One hundred years of ups and downs of democracy in Turkey

One hundred years of ups and downs of democracy in Turkey

This year, the Republic of Turkey is going to celebrate its 100th anniversary with the holding of such national elections, which can be a turning point in the political history of modern Turkey.

One hundred years ago, the Republic of Turkey was established. Since then, the Turkish system has changed from a one-party system to a multi-party system. A few events have left a deep impact on the political landscape of this country. A military coup in the 1960s, nearly ten years of violent protests in the 70s, followed by another military coup and several unstable coalition governments in the 90s, and then the rise of an Islamist ruler in 2020. During all these small and big setbacks, Turkey not only remained on the western-style democratic ideas, equality, rule of law and secularism, but this state also spent a hundred years following the same modern ideas. Turkey’s democratic institutions in the last century. How flexible and stable have I been?

Erdoğan’s era

 During the reign of Recep Tayyip Erdoğan, Turkey clearly turned its direction from the West to the East, and during this time Turkey began to be more connected with Islamic values. Ankara has made new friends and allies in the Arab world. Turkey continues to increase military involvement abroad, including in Somalia and Qatar. Turkish troops were welcomed in these areas.

All Turks are not happy with these situations and events because it all happened under the shadow of dictatorship. The Berlin-based Center for Applied Turkish Studies (CATS) has a negative view of Turkey’s new political landscape. “Turkey is currently an authoritarian regime,” says Senam Adar, an expert associated with the center. Since the late 2000s, the country has steadily moved away from issues such as the rule of law and the separation of powers.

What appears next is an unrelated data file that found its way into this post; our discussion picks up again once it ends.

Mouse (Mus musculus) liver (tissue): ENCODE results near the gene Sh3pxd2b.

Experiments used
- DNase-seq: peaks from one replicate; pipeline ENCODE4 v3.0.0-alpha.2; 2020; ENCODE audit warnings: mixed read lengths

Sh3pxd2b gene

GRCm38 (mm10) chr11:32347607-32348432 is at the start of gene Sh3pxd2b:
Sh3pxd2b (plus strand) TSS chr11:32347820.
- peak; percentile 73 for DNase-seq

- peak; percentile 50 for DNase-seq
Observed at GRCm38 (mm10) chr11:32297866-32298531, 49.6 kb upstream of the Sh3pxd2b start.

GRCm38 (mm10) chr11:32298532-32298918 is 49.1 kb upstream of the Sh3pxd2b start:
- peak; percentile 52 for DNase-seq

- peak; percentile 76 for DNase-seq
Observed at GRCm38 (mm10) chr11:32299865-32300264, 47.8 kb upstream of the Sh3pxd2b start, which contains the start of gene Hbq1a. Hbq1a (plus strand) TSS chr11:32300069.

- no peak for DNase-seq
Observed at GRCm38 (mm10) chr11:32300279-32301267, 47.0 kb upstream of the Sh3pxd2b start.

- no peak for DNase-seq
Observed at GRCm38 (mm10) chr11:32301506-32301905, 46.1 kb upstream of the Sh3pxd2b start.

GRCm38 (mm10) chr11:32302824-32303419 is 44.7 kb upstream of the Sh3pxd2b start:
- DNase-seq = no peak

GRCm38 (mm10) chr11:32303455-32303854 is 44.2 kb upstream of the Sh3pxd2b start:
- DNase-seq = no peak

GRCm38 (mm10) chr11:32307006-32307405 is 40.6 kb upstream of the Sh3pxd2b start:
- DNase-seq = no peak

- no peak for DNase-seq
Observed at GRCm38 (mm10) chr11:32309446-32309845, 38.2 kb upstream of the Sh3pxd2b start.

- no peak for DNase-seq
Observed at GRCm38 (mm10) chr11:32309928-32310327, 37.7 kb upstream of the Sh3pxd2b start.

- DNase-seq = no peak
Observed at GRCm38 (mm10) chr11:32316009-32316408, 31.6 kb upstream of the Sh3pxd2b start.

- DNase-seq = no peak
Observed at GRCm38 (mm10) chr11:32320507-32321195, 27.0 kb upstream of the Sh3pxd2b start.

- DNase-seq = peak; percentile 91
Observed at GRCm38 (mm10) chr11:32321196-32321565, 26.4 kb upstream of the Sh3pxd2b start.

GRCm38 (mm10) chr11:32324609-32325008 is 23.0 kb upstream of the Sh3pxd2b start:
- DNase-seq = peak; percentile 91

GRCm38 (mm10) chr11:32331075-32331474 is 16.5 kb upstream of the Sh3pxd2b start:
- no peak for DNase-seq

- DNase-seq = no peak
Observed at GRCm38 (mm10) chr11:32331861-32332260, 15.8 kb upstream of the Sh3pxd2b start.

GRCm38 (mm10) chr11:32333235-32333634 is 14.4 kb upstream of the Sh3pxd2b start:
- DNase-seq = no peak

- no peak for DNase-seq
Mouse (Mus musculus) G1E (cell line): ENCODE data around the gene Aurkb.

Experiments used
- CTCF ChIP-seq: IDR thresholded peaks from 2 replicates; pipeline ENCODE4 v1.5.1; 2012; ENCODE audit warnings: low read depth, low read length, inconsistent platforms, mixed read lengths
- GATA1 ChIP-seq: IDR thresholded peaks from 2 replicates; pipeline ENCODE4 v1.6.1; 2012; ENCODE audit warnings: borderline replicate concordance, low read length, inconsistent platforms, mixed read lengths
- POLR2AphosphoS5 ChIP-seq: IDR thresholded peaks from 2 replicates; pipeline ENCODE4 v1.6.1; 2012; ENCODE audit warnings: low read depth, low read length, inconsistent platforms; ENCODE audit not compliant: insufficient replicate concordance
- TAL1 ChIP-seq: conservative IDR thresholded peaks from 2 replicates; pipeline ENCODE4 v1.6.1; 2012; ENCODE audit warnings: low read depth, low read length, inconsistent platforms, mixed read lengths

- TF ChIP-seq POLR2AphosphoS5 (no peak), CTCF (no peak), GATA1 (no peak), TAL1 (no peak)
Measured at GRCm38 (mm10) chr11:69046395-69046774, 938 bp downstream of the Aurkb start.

“This can only be called disappointing given the country’s nearly seven decades of experience with competitive multi-party elections and its integration into Western institutional structures,” Senam Adar adds.



Islam as a political force


One of the core values ​​of the Turkish Republic was secularism, a concept based on the French model of the strict separation of state and religion. Less than a year after the establishment of this republic, in 1924, the Ottoman Caliphate ended. A Directorate of Religious Affairs called ‘Dayant’ was then established, with the aim of giving the state more control over the political influence of Islam.



However, thanks to the policies and practices of current President Recep Tayyip Erdoğan, religion plays a much more political role in Turkey today than it did 20 years ago. Turkish scholar Sinam Adar also points out that the line between religion and politics in Turkey has always been very thin. She says, “The last 20 years of rule of Erdoğan’s Justice and Development Party (AKP) have greatly expanded and deepened the influence of religion in social life.” A clear trend of gradual expansion can be observed, especially during the last decade

Erdogan’s defeat possible?


Turkish voters will elect a new president on June 18. According to some polls based on public opinion, if the opposition contests this election with a single candidate, Erdoğan is likely to lose because of the large number of people who question his policies.


In this regard, the so-called ‘Table of Six’, a joint political force comprising six opposition parties, has not yet announced the names of one or more of its candidates.


In Turkey, the public at present largely believes that their country still has democratic institutions. However, for those who want to see a new government in the future, there was a glimmer of hope in 2019. In local elections then, opposition candidates won against AKP candidates in Turkey’s two largest cities, Istanbul and Ankara. This proved that democratic institutions were still functioning in Turkey and that unlike other authoritarian regimes like Russia, the ruling political power could be defeated in the upcoming elections.

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